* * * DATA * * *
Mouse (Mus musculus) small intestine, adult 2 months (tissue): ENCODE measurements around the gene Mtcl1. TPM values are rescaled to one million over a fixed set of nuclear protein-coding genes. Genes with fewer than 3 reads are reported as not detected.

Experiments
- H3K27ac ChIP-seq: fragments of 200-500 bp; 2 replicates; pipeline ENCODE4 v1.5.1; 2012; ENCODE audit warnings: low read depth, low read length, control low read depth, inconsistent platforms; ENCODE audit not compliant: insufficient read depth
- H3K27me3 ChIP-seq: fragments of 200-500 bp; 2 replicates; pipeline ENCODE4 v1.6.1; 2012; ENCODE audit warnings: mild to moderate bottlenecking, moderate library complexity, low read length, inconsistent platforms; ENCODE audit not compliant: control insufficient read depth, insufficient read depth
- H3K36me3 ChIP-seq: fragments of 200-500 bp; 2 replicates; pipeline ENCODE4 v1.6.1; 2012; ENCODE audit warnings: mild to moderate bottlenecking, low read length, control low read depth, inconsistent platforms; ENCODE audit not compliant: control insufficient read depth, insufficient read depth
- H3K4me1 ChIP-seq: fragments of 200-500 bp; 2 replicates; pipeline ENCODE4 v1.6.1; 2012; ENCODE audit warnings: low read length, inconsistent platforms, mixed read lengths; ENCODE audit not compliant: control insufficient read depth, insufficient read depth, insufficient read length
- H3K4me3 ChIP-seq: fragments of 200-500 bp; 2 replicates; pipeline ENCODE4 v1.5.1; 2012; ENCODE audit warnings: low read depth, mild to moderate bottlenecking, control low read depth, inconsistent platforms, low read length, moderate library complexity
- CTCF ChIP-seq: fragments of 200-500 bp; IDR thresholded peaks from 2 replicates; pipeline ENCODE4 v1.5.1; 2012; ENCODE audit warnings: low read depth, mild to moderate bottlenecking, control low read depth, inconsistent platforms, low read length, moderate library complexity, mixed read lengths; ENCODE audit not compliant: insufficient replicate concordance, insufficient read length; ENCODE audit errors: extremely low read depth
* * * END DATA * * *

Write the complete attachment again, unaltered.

Mouse (Mus musculus) small intestine, adult 2 months (tissue): ENCODE measurements around the gene Mtcl1. TPM values are rescaled to one million over a fixed set of nuclear protein-coding genes. Genes with fewer than 3 reads are reported as not detected.

Experiments
- H3K27ac ChIP-seq: fragments of 200-500 bp; 2 replicates; pipeline ENCODE4 v1.5.1; 2012; ENCODE audit warnings: low read depth, low read length, control low read depth, inconsistent platforms; ENCODE audit not compliant: insufficient read depth
- H3K27me3 ChIP-seq: fragments of 200-500 bp; 2 replicates; pipeline ENCODE4 v1.6.1; 2012; ENCODE audit warnings: mild to moderate bottlenecking, moderate library complexity, low read length, inconsistent platforms; ENCODE audit not compliant: control insufficient read depth, insufficient read depth
- H3K36me3 ChIP-seq: fragments of 200-500 bp; 2 replicates; pipeline ENCODE4 v1.6.1; 2012; ENCODE audit warnings: mild to moderate bottlenecking, low read length, control low read depth, inconsistent platforms; ENCODE audit not compliant: control insufficient read depth, insufficient read depth
- H3K4me1 ChIP-seq: fragments of 200-500 bp; 2 replicates; pipeline ENCODE4 v1.6.1; 2012; ENCODE audit warnings: low read length, inconsistent platforms, mixed read lengths; ENCODE audit not compliant: control insufficient read depth, insufficient read depth, insufficient read length
- H3K4me3 ChIP-seq: fragments of 200-500 bp; 2 replicates; pipeline ENCODE4 v1.5.1; 2012; ENCODE audit warnings: low read depth, mild to moderate bottlenecking, control low read depth, inconsistent platforms, low read length, moderate library complexity
- CTCF ChIP-seq: fragments of 200-500 bp; IDR thresholded peaks from 2 replicates; pipeline ENCODE4 v1.5.1; 2012; ENCODE audit warnings: low read depth, mild to moderate bottlenecking, control low read depth, inconsistent platforms, low read length, moderate library complexity, mixed read lengths; ENCODE audit not compliant: insufficient replicate concordance, insufficient read length; ENCODE audit errors: extremely low read depth